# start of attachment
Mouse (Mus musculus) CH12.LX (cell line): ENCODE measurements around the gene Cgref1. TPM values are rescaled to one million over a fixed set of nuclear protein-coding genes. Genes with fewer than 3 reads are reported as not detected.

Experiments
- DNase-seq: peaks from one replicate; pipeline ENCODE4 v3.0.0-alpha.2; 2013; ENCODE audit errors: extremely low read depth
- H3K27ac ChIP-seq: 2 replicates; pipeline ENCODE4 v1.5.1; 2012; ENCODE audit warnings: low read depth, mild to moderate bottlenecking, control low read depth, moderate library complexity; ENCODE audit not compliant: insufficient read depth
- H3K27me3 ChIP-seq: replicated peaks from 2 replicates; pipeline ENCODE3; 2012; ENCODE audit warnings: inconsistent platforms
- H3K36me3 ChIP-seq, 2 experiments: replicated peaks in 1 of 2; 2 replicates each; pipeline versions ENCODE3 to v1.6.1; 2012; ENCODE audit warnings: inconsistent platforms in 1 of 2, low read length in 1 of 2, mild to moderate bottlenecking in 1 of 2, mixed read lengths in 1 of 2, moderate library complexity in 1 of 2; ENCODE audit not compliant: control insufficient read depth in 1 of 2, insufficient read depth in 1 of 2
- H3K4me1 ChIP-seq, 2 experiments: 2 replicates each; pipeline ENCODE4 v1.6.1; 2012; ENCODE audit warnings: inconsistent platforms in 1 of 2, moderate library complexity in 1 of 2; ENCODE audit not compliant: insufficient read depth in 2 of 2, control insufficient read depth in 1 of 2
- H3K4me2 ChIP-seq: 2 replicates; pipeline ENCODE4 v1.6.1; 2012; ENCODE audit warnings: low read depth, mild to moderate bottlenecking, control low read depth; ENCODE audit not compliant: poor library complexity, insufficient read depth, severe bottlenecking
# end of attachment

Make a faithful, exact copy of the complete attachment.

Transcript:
Mouse (Mus musculus) CH12.LX (cell line): ENCODE measurements around the gene Cgref1. TPM values are rescaled to one million over a fixed set of nuclear protein-coding genes. Genes with fewer than 3 reads are reported as not detected.

Experiments
- DNase-seq: peaks from one replicate; pipeline ENCODE4 v3.0.0-alpha.2; 2013; ENCODE audit errors: extremely low read depth
- H3K27ac ChIP-seq: 2 replicates; pipeline ENCODE4 v1.5.1; 2012; ENCODE audit warnings: low read depth, mild to moderate bottlenecking, control low read depth, moderate library complexity; ENCODE audit not compliant: insufficient read depth
- H3K27me3 ChIP-seq: replicated peaks from 2 replicates; pipeline ENCODE3; 2012; ENCODE audit warnings: inconsistent platforms
- H3K36me3 ChIP-seq, 2 experiments: replicated peaks in 1 of 2; 2 replicates each; pipeline versions ENCODE3 to v1.6.1; 2012; ENCODE audit warnings: inconsistent platforms in 1 of 2, low read length in 1 of 2, mild to moderate bottlenecking in 1 of 2, mixed read lengths in 1 of 2, moderate library complexity in 1 of 2; ENCODE audit not compliant: control insufficient read depth in 1 of 2, insufficient read depth in 1 of 2
- H3K4me1 ChIP-seq, 2 experiments: 2 replicates each; pipeline ENCODE4 v1.6.1; 2012; ENCODE audit warnings: inconsistent platforms in 1 of 2, moderate library complexity in 1 of 2; ENCODE audit not compliant: insufficient read depth in 2 of 2, control insufficient read depth in 1 of 2
- H3K4me2 ChIP-seq: 2 replicates; pipeline ENCODE4 v1.6.1; 2012; ENCODE audit warnings: low read depth, mild to moderate bottlenecking, control low read depth; ENCODE audit not compliant: poor library complexity, insufficient read depth, severe bottlenecking